The Amber Agate* 32 lines


Pond, lake, cove, creek,

tropical lagoon or ocean overlook,

sluices under brush running deep,

even curbside plash after city rain--


it was common for my grandpa

to be arrested when confronted

with a pool of placid water.

The quality of chrism was immaterial.


He slid into a ritual a dozen times

familiar. His head would tilt until

his face became so fixed the axis

of his torso glided through the surface.


When his shoulders sank, we knew

he was lost until his bones awoke

when his thirst was slaked.

Though posthumously a vein


of family conversation, his

distraction brooked no easy issue--

some past reflection of his fullness

or symbol of an early love awry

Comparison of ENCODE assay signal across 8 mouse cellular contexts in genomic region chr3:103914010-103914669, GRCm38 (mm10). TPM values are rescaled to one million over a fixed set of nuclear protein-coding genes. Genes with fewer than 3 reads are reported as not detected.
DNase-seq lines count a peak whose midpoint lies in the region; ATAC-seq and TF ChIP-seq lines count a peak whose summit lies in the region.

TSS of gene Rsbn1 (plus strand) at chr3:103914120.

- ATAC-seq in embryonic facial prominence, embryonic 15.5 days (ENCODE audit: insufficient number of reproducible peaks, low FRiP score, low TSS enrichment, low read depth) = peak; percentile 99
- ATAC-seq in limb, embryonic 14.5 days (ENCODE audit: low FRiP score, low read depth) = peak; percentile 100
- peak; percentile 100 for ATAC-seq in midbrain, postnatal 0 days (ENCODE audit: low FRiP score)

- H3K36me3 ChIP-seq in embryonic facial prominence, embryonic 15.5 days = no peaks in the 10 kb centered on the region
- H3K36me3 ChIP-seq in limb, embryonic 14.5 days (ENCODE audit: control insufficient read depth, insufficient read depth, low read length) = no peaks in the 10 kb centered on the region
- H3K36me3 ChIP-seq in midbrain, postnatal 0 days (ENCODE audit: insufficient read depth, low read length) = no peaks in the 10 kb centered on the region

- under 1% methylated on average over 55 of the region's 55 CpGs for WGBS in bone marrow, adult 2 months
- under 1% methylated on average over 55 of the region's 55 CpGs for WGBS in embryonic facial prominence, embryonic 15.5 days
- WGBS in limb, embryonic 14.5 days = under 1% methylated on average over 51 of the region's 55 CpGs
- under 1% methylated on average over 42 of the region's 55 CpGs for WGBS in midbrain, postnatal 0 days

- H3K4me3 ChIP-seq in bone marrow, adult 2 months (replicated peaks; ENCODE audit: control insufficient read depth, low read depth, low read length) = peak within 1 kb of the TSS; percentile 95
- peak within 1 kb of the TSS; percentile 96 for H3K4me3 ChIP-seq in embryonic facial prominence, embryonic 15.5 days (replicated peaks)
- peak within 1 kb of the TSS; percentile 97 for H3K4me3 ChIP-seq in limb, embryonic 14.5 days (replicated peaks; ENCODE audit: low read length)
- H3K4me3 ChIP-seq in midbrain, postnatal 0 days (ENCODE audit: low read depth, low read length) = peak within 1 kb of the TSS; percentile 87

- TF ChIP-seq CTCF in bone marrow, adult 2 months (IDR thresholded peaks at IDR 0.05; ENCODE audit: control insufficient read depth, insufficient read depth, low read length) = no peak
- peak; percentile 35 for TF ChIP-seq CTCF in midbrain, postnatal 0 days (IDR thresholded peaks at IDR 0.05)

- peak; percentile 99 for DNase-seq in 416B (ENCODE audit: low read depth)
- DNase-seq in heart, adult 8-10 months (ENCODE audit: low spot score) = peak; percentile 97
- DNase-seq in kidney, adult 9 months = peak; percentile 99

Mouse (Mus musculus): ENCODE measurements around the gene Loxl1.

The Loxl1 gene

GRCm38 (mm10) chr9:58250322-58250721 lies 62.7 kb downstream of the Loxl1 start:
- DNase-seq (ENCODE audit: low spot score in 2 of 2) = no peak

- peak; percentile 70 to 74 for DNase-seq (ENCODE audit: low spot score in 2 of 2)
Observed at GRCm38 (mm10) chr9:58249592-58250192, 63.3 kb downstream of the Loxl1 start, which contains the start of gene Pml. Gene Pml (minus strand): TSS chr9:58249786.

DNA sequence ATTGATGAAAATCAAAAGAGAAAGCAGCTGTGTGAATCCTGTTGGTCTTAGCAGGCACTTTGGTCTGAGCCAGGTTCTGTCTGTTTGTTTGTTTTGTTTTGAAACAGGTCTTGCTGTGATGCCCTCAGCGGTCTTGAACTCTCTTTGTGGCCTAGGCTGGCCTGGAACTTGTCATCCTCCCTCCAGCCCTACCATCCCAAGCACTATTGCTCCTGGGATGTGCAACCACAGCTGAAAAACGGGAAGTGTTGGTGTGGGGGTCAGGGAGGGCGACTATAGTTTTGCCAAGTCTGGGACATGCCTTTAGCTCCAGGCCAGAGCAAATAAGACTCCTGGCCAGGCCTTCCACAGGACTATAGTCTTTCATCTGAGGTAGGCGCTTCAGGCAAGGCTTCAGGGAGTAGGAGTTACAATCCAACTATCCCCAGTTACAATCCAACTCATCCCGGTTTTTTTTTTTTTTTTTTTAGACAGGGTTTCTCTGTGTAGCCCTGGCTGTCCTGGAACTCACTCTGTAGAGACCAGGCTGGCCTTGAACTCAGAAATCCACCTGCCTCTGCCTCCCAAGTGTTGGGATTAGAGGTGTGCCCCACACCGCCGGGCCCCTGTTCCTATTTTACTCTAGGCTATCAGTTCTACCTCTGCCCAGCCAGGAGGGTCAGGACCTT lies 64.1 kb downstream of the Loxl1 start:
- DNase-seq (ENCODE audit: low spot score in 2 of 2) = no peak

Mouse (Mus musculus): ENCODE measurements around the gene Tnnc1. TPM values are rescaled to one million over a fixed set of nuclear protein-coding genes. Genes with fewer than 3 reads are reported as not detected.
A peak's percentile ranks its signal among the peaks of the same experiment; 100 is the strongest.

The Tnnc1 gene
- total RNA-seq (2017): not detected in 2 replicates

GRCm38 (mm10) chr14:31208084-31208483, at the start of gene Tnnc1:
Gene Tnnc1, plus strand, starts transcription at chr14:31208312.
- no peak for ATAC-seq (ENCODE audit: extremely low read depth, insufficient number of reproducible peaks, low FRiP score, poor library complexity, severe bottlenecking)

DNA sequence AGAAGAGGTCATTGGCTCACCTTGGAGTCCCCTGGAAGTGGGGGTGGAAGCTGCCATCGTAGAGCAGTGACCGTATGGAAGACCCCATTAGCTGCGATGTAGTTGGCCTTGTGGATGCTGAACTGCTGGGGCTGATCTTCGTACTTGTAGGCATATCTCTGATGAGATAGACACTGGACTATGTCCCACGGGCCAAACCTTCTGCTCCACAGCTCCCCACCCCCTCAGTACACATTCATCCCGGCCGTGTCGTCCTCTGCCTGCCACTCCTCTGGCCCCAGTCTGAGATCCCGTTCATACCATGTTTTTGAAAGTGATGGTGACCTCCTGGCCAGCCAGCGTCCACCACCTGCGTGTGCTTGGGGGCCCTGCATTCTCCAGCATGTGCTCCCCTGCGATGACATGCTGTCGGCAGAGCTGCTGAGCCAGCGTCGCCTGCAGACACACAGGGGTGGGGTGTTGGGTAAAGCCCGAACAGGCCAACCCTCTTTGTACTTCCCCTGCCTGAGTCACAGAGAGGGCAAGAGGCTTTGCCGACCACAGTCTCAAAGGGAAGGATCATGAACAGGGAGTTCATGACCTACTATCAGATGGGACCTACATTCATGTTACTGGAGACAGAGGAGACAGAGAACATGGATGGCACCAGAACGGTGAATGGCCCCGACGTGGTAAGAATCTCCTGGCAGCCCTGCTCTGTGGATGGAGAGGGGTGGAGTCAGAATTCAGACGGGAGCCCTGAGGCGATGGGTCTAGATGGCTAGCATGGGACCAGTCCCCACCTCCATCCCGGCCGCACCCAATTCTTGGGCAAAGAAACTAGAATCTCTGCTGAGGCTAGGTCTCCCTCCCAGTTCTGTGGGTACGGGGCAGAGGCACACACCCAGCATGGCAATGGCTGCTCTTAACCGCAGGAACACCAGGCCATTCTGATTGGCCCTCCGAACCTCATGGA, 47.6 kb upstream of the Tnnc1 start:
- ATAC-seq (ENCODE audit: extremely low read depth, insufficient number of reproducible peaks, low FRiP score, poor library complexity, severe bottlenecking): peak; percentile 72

or balm against the loneliness

behind his eyes. But I knew

differently. One day fishing out

a possum deep in Cochran's well,


he found an amber agate. When it

touched the sun in his finger roll,

it danced against his only golden tooth

and opened down the shaft a smile


I had forgotten until it broke

his lips again the night he died

and spilled out the secret seam

inside those silent seizures.


Jerome L. McElroy


*Accepted in Flying Island 6(2)(July 1998).